Quiz!

Can You Make Money Buying Stocks that Declined?

  1. No
  2. Yes, with a combination of a diversified stock portfolio along with very low valuations.
  3. Yes, after a careful analysis of buying near the bottom.
  4. Yes, with diversified stock investments.

Can You Make Money Buying Stocks that Declined?

When you see your stock portfolio decline, is your instinct to double down and invest more, or sell and wait on the sidelines until the sky clears? Knowing whether a recovery at a reasonable timeframe is likely depends on multiple factors. Here are cases that could lead to disappointment:

  1. If your portfolio includes only one or a few stocks, it may never recover. Many companies go bankrupt every year.
  2. If your portfolio reached extremely high valuations, as measured by price relative to book value (or liquidation value), you could make money by holding on until past the recovery, but the recovery could be many years away.

If your portfolio is diversified and has very low valuations, you may enjoy seeing a recovery within a reasonable timeframe, making you money. This is far from guaranteed. Here are steps to increase your chances:

  1. You need a robust risk plan, that accounts for a significant amount of additional declines, with a prolonged timeframe to recovery.
  2. With the right risk plan in place, you need to be 100% committed to your plan. When additional declines occur, you are not likely to see headlines saying “don’t worry, everything will be fine, this is a temporary dip”. The headlines are likely to be between negative and terrifying. Sticking with the plan requires putting all emotions aside, focusing on your risk plan, and following it mechanically – not for the faint of heart!
  3. Buying after declines requires a great deal of humility. You may have strong gut feelings on the “obvious” next move for stocks. Avoid setting any short-term expectations – the next move is mostly influenced by information that is not available at the moment.
  4. Start by having your normal allocation. Then, given the uncertainty, it helps to have a multi-step plan, with incremental small investing with every material additional decline. Allow for more declines than you can imagine. This can empower you knowing that you are proactive with additional declines.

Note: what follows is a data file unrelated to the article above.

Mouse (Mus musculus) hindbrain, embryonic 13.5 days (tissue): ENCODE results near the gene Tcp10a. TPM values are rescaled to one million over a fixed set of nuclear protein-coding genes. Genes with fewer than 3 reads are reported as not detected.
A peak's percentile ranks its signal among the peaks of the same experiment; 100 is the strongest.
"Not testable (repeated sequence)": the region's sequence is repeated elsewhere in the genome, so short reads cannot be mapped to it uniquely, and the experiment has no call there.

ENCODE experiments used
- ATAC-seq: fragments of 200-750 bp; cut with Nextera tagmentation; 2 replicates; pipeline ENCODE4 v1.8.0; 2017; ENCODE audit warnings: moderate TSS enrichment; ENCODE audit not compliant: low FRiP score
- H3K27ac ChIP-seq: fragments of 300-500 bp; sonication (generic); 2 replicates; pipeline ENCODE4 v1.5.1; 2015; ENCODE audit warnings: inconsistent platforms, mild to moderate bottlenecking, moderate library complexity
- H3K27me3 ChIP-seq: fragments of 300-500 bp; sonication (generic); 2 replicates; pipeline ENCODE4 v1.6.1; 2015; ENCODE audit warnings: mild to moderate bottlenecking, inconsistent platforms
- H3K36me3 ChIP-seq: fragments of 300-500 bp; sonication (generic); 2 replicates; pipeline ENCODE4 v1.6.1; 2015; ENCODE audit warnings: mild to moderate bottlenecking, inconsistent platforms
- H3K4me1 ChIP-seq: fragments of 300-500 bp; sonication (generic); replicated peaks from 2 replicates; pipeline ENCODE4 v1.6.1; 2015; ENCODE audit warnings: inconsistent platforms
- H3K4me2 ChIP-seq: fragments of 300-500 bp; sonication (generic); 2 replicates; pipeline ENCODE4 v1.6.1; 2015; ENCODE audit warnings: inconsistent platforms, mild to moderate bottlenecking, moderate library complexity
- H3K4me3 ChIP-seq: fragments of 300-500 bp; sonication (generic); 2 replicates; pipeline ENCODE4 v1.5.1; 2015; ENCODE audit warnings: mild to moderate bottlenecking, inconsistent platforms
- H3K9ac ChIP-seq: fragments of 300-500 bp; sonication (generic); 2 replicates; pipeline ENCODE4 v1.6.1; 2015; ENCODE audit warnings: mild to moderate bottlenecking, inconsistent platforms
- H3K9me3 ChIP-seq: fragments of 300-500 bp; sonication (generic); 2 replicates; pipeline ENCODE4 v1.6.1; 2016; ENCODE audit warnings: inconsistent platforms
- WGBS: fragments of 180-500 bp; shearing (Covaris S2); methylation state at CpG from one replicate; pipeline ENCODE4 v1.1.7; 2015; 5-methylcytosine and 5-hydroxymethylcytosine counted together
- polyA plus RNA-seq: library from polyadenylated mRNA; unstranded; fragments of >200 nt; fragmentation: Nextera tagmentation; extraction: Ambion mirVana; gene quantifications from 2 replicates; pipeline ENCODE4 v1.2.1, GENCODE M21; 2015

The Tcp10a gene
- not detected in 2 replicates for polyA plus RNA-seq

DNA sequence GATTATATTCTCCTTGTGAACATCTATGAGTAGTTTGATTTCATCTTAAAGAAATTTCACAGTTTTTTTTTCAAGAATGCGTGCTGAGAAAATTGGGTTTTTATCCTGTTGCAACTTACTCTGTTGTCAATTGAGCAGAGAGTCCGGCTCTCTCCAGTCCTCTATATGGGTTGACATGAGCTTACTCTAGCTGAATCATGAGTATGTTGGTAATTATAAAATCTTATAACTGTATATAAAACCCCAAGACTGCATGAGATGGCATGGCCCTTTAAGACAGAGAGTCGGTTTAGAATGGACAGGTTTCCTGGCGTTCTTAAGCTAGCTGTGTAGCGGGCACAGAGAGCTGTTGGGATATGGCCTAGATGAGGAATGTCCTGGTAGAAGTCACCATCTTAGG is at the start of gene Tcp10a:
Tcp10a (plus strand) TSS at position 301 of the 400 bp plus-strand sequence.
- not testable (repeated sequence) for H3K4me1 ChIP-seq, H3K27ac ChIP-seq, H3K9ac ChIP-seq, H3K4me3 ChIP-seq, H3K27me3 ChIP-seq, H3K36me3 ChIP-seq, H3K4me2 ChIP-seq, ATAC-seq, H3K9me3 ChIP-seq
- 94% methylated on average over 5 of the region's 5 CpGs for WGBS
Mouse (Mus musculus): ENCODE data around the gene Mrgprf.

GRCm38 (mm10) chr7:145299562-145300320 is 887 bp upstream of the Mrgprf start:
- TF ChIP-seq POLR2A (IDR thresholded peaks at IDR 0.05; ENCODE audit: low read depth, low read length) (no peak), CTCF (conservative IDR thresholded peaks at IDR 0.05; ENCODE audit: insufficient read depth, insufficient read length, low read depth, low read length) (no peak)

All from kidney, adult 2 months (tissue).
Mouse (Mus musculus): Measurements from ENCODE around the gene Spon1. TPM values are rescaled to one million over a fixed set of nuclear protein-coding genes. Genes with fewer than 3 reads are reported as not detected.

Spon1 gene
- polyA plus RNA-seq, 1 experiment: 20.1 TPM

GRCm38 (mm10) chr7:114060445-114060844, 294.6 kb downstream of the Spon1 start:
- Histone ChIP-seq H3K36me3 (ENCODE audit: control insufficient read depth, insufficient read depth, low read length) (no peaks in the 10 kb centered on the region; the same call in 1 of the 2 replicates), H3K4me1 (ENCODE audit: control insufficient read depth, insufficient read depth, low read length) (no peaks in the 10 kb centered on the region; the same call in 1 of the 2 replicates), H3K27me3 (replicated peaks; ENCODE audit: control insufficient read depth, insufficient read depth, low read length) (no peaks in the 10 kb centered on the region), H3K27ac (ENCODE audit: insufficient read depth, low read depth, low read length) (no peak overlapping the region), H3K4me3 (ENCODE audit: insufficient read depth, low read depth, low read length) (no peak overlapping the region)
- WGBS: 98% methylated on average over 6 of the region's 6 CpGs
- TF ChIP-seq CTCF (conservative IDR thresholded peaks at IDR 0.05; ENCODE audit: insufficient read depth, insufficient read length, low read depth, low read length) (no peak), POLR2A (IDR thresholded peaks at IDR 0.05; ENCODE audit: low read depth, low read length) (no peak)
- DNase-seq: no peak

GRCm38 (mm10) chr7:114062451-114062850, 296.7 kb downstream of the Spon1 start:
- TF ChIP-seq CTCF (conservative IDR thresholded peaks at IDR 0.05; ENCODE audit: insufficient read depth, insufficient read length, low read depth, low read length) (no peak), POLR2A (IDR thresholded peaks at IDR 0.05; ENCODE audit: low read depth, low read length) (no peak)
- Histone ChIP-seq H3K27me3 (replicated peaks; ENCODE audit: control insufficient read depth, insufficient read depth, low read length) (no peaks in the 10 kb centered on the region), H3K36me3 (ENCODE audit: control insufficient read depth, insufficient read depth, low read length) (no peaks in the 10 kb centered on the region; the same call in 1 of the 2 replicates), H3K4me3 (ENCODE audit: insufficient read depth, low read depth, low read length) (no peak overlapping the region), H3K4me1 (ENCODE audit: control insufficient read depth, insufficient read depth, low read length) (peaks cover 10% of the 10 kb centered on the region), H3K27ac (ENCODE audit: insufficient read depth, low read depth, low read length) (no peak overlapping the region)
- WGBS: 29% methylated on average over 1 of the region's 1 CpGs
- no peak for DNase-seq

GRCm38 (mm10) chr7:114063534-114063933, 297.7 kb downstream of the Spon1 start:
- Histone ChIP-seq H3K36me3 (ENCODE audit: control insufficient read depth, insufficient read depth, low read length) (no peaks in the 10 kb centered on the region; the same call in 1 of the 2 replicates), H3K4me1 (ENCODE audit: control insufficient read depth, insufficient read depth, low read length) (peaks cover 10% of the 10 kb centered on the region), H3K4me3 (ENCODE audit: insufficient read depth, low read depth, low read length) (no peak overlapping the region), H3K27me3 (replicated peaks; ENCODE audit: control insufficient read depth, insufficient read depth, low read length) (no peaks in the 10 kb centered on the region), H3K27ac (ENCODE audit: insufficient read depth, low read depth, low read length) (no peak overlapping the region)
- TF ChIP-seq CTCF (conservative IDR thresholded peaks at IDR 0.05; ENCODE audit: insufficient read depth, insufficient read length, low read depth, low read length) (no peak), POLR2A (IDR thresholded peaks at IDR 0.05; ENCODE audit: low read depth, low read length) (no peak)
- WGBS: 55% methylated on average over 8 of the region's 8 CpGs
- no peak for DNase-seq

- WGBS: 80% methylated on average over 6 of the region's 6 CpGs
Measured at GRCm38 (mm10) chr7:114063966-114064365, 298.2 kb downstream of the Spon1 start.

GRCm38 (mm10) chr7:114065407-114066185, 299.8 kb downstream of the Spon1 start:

5. An incremental investing plan is smart in theory, but can be tough to execute. On the way down, you are likely to feel increasingly wrong. Remember that your goal is not to call the bottom – a very tough thing to do, but to emphasize extra investing when the odds are stacked more strongly in your favor, and the risks are lower.
  6. If you don’t have long-term valuation data for your investment, one alternative is comparing the 10-year performance relative to the long run. 10-year outperformance relative to the long run could mean high valuations and high risk.
    1. For example, the S&P 500 had far above average returns in the past 10 years, leading it to reach near record valuations. Buying on the dip beyond your normal allocation in such cases can be very risky.
    2. On the other hand, Emerging Markets Value investments had unusually low returns in the past 10-years, leading to below average valuations. Buying on the dip beyond your normal allocation in such cases may be profitable, subject to all the precautions described above.

Quiz Answer:

Can You Make Money Buying Stocks that Declined?

  1. No
  2. Yes, with a combination of a diversified stock portfolio along with very low valuations. [Correct Answer]
  3. Yes, after a careful analysis of buying near the bottom.
  4. Yes, with diversified stock investments.

Explanations:

  1. While there are no guarantees, with the right plan, you can make money buying stocks that declined – read on.
  2. Diversified stock investments tend to recover after declines. As long as you hold onto the investments until they hit a bottom, fully recovered and reached new peaks, you can make money. The low valuations help avoid some of the longest declines of stocks.
  3. A careful analysis may or may not be successful at identifying the bottom. In addition, a concentrated portfolio of one stock may never recover.
  4. While diversified stock investments tend to recover after declines, if the valuations are extremely high, it may take many years to enjoy a gain.
Disclosures Including Backtested Performance Data

Quiz!

Which is the best diversifier for US tech stocks?

  1. Cash
  2. Bonds
  3. US Value Stocks
  4. Emerging Markets Stocks
  5. Emerging Markets Value Stocks
  6. Bitcoin

A Great Diversifier to Hi-Tech

If you work in hi-tech, your financial position could be greatly influenced by the hi-tech cycle. Your income comes from hi-tech. In addition, If you have any stock options, stock grants or actual stocks of your company, they all depend on hi-tech. Even if you do not work in hi-tech, but most of your clients do, you are very dependent on this sector. When constructing your investment portfolio, it is worth being aware of this. It may be tough to diversify, if you believe that the strong run of hi-tech in recent years will never stop. To understand how a reversal is possible, note that valuations (price/book) of tech stocks surged in the past 10 years. This means that people are paying substantially more (price) for company values (book). This is in contrast to company values (book values) improving as much as the price gains, leading the price/book to stay flat over these years.

You may be discouraged by the fact that interest rates are low and expected to go up, and inflation has spiked. Commonly discussed candidates for moderating the risk of expensive tech stocks, including bonds and cash, can get hurt by rising interest rates and inflation.